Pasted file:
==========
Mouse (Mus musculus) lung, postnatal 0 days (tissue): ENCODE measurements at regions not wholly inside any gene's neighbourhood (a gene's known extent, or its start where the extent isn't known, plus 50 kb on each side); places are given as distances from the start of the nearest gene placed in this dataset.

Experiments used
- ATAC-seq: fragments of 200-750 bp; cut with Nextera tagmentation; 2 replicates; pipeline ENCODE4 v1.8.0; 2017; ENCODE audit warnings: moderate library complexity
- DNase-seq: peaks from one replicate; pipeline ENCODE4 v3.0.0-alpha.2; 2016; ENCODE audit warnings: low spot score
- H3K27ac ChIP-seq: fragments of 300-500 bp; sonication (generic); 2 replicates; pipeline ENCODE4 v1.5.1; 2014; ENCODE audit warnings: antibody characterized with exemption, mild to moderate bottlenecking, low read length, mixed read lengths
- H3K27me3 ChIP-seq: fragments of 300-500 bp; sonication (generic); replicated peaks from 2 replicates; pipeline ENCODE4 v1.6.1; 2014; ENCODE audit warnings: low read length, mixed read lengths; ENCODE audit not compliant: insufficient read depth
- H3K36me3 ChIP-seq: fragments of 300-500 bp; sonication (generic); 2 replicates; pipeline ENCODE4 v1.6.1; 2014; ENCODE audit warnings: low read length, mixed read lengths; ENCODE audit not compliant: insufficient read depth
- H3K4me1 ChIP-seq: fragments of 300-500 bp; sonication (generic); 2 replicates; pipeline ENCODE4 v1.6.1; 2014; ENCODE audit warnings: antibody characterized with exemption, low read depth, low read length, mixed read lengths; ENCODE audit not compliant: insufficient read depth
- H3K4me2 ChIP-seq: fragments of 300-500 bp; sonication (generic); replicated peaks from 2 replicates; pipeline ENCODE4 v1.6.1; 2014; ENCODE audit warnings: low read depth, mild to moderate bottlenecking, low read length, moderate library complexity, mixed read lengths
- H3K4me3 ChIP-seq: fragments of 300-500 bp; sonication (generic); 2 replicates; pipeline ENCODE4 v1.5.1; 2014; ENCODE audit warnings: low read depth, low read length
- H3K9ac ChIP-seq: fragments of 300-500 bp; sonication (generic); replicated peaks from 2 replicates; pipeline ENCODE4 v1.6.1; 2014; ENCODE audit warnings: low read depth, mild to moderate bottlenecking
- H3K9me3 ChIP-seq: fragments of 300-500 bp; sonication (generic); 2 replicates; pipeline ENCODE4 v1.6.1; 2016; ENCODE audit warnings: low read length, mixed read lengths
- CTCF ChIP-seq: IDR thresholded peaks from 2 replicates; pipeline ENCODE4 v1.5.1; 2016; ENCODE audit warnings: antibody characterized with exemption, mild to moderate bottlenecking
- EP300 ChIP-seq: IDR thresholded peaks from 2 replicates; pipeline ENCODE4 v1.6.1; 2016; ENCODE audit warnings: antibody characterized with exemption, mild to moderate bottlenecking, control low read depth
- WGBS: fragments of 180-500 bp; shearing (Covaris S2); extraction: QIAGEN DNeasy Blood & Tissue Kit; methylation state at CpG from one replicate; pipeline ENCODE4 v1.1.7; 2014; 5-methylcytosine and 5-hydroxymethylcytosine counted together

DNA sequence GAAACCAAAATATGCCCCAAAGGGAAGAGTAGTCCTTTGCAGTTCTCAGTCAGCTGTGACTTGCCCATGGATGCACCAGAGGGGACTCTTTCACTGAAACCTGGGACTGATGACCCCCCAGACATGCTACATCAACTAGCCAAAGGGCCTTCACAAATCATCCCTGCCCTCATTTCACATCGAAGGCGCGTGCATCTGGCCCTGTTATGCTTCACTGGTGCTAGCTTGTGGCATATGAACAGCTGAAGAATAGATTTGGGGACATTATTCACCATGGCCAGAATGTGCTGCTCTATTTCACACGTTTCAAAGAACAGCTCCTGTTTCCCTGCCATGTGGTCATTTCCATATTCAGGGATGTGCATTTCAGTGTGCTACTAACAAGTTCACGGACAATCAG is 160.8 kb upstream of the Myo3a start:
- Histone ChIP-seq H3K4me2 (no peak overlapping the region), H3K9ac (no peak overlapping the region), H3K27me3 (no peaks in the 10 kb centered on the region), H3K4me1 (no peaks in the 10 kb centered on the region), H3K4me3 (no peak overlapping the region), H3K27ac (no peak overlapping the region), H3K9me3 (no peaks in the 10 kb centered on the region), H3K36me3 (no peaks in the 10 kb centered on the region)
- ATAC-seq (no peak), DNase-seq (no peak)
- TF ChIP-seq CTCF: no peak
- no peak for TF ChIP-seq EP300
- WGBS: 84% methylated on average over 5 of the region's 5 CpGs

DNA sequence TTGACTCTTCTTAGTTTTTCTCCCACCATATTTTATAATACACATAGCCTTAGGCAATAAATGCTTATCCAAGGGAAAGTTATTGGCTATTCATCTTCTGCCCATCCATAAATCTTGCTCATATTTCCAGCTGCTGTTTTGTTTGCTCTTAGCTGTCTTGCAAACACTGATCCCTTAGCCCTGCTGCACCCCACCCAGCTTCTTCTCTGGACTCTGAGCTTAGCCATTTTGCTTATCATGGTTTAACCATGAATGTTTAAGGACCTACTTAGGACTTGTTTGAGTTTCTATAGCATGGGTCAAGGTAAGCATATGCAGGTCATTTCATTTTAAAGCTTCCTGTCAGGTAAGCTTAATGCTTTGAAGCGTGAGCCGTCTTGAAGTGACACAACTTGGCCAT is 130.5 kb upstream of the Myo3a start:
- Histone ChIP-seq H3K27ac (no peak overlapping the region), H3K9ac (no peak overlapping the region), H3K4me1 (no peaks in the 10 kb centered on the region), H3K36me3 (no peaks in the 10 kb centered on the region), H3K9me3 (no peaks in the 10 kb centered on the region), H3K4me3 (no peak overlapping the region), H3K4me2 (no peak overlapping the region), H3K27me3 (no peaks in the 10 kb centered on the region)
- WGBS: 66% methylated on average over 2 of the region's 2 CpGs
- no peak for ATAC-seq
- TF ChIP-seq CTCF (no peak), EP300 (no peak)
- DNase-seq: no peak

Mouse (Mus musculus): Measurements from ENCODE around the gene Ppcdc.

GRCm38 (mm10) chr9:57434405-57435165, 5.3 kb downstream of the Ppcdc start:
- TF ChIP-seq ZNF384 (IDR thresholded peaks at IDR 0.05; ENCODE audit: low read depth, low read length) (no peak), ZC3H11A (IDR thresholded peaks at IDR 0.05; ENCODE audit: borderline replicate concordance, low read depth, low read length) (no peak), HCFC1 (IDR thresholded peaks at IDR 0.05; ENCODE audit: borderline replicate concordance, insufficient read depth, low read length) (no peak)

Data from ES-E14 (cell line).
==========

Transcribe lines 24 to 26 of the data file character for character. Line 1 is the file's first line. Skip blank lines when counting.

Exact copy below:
- WGBS: 66% methylated on average over 2 of the region's 2 CpGs
- no peak for ATAC-seq
- TF ChIP-seq CTCF (no peak), EP300 (no peak)